Real estate market The digital real estate market: online anytime, anywhere

We’re increasingly communicating and organizing our lives through digital channels. The same applies to the real estate market.

byJürg Zulliger 17 Jan 2017

Whether we need to pay bills, book a hotel room or reserve a table at a restaurant, with just a few clicks we can buy products and services and take care of day-to-day tasks. Obtaining information from online portals, and comparing and evaluating services has become part of our everyday routine. According to the Federal Statistical Office (FSO), around 90 percent of people in Switzerland aged 14 and over use the Internet on a regular basis – and 99 percent of young people have a smartphone. Growing evidence suggests that the digital transformation will continue to shape and change virtually every area of life and the economy.

Welcome to the digital era

The estimated number of private real estate transfers, in other words acquisitions of single-family homes and condominiums, stands at 40,000 to 50,000 per year. Until a few years ago, these properties were usually advertised in regional and local newspapers. Wüest Partner, a consulting firm that specializes in real estate, estimates that around 90 percent of all real estate offers can now be found on digital platforms. “Only around ten percent of the properties we register appear solely in printed media,” says Robert Weinert, an economist at Wüest Partner. The Internet’s resounding success is also reflected in the fact that according to the latest surveys, 92 percent of people look for property on real estate portals – and this figure even increases to 95 percent when it comes to rental apartments. This is not surprising, as the largest portals can feature anywhere between 60,000 and 70,000 offers.

Visiting new properties before work starts

Digitization offers multiple benefits: Compared to traditional advertisements, the cost of activating offers on digital platforms is much lower. Online portals also often include additional information, such as detailed plans, photos and descriptions, or maps of the surrounding area. Digitization is particularly beneficial when looking into new properties off the drawing board. As a potential buyer, you can be drawn into an artificial world with the help of virtual reality glasses. This technology lets you take a virtual tour of buildings that are either too far away to visit in person, or that have not even been built yet. The architecture, lighting conditions and spatial dimensions are perceptible as if you were in the actual building. And in turn, as more and more people seek to buy or rent property on online platforms, saving their profiles as they do so, data volumes are soaring. All this information and the related search profiles provide investors and project developers with an increasing number of reliable indicators for trends in demand and preferences. Location decisions, the planning and design of new projects, combinations of different-sized apartments, etc. can then be adjusted to meet the actual needs and desires of potential buyers. And that’s not all: During the planning process, future property owners will be able to have a much greater say than in the past. The buildings of tomorrow will also be “smart”: Individual structural elements and devices will be networked (Internet of Things), offering completely new perspectives when it comes to surveillance or repairs and maintenance, for example.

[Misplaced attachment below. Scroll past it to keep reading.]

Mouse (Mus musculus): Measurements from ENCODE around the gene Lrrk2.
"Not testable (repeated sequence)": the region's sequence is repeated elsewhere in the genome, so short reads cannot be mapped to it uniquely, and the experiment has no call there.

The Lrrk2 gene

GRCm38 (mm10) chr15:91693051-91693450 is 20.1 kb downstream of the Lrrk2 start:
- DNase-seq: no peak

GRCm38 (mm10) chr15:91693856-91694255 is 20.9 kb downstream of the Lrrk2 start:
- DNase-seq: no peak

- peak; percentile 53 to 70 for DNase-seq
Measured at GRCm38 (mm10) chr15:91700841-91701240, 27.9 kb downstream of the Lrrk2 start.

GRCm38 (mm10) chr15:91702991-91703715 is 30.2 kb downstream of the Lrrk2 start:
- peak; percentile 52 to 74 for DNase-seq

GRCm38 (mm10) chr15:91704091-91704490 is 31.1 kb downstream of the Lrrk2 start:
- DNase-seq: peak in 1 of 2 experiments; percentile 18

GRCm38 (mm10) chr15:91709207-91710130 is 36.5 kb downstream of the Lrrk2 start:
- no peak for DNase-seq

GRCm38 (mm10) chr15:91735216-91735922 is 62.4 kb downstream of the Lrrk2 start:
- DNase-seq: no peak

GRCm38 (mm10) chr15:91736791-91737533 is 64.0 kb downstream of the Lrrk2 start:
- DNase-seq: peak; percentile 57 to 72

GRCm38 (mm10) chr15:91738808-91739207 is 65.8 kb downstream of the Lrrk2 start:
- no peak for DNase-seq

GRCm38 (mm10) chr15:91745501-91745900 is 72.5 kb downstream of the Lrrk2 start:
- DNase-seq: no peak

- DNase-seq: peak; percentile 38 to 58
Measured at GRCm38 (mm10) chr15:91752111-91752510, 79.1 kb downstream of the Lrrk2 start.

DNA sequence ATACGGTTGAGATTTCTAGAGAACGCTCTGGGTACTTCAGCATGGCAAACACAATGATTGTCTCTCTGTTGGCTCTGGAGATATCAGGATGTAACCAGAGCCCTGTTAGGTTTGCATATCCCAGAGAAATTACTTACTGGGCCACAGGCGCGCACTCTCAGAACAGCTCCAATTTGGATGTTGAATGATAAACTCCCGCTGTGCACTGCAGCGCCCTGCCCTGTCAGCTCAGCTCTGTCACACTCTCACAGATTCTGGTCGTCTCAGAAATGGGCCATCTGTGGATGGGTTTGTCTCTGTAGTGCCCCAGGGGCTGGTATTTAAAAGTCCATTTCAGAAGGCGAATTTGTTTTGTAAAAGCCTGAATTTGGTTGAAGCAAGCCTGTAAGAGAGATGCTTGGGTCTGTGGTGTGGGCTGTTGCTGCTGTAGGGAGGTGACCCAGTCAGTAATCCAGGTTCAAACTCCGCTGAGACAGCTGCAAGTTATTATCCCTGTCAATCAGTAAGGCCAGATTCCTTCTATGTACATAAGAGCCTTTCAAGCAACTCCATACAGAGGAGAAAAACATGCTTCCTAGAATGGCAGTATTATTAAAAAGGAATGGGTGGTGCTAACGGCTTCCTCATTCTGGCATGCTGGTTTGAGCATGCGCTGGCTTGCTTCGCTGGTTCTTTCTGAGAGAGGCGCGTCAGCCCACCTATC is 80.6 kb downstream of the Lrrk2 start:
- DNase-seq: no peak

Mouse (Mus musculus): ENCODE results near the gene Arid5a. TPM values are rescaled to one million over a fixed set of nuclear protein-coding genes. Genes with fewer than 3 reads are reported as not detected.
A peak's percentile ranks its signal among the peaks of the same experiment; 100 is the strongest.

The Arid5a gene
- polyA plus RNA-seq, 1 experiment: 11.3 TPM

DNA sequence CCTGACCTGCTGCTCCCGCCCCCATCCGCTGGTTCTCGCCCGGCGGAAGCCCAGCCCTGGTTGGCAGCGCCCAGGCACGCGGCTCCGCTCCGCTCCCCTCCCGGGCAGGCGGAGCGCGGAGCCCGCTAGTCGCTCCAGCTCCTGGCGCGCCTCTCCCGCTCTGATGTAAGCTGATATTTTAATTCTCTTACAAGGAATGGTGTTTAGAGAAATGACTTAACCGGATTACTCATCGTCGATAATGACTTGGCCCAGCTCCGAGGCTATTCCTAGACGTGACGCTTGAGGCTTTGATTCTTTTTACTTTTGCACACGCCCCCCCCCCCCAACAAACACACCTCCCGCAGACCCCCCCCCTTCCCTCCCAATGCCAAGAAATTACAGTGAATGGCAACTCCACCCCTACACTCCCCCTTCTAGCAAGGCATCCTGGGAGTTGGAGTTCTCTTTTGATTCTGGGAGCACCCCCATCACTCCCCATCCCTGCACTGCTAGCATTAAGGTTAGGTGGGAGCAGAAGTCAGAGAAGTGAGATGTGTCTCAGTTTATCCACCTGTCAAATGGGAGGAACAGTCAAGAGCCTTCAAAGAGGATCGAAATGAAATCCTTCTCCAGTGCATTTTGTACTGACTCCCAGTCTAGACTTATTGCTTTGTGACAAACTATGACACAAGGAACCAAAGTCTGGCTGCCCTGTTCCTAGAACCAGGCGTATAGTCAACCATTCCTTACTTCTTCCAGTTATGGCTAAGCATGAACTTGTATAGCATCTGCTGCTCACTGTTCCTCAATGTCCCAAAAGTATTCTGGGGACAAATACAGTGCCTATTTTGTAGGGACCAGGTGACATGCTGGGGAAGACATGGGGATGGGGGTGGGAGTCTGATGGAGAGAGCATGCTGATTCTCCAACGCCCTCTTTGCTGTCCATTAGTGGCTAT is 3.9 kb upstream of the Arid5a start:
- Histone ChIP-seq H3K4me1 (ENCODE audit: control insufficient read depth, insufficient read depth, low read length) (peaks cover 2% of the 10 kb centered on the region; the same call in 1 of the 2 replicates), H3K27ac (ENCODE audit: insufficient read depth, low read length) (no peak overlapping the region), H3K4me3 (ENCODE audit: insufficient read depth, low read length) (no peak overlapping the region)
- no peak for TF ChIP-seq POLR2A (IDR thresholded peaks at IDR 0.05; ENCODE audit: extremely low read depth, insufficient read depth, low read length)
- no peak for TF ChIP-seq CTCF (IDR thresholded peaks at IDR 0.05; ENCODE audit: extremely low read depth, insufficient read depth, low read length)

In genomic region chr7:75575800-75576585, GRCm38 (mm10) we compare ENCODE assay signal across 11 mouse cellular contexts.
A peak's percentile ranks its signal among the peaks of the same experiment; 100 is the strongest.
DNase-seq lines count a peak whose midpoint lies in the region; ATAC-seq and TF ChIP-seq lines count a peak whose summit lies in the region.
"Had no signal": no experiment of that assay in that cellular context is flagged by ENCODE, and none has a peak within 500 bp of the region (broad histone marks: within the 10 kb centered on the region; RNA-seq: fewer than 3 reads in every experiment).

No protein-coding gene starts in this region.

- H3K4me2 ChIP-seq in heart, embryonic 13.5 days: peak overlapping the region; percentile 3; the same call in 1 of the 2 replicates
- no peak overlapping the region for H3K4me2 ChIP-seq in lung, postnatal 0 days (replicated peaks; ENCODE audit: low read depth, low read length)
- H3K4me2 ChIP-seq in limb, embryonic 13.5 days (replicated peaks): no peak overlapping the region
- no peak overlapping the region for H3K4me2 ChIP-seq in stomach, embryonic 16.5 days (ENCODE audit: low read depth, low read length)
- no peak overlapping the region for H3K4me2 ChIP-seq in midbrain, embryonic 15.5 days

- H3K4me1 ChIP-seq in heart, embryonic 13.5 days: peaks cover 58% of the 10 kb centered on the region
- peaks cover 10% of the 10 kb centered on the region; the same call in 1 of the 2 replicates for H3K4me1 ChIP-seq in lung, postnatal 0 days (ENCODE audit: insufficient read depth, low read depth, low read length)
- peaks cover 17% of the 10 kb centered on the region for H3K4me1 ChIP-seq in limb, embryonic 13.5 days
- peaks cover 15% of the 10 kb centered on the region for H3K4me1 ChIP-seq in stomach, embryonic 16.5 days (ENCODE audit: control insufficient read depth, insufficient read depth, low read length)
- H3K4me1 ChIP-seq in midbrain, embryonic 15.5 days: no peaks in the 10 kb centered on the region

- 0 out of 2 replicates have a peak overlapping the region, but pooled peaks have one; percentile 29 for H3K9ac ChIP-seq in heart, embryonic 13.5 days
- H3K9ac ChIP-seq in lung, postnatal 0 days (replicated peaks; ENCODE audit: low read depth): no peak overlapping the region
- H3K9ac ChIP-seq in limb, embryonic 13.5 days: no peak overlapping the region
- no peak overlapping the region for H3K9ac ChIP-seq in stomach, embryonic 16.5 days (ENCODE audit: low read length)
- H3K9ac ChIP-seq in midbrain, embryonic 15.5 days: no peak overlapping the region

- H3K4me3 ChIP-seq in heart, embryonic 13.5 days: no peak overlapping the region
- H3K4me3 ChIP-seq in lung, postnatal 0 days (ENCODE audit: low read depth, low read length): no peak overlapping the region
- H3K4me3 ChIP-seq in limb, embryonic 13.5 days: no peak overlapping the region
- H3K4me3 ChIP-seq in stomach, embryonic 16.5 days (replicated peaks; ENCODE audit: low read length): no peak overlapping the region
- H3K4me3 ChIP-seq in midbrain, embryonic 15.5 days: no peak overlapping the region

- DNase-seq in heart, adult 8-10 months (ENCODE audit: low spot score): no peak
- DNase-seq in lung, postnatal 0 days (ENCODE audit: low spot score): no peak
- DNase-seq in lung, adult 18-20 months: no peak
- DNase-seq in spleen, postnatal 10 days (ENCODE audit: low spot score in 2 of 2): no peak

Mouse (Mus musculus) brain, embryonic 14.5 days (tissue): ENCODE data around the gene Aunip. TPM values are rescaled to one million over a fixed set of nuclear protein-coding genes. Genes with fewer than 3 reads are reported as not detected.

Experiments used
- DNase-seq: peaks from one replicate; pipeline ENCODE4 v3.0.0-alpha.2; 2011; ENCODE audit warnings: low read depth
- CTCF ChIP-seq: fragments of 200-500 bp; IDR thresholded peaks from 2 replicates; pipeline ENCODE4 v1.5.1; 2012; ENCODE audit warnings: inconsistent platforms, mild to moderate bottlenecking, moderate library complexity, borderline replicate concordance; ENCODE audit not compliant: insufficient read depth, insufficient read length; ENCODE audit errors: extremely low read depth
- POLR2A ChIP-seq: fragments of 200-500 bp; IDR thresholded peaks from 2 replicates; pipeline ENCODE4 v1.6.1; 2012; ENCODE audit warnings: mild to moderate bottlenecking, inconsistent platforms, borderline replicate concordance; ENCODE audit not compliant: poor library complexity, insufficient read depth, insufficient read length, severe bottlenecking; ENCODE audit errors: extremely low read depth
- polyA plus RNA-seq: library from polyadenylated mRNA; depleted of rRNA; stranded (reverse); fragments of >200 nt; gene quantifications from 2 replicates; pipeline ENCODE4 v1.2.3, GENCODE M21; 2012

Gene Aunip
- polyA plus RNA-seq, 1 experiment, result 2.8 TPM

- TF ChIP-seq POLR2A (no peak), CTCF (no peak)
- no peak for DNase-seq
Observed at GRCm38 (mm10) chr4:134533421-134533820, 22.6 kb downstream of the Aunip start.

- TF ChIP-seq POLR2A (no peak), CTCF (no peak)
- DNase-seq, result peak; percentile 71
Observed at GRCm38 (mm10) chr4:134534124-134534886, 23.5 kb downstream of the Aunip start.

Transparent real estate market

Digitization has also brought about changes in the transparency of the real estate market. Just 20 years ago, many transactions took place more or less behind closed doors, or through agencies or real estate brokers that were mostly locally based. They established contact between buyers and sellers, and executed the transactions.

The shift to public, digital platforms makes the market fundamentally more transparent. Anyone can form their own impression of the properties on the market and their price, thanks to the representative offer of properties for sale. As good offers quickly vanish from the market, many platforms offer search subscriptions – potential buyers are notified as soon as new offers matching their search criteria become available. Many platforms also include price information for specific regions – sometimes it is even possible to retrace the price progression of specific offers. In addition, there are inexpensive or even free tools available to appraise the value of a property. As this evolution is continuing at a tremendous pace, there is just no way of knowing what the digital real estate market will look like in the future.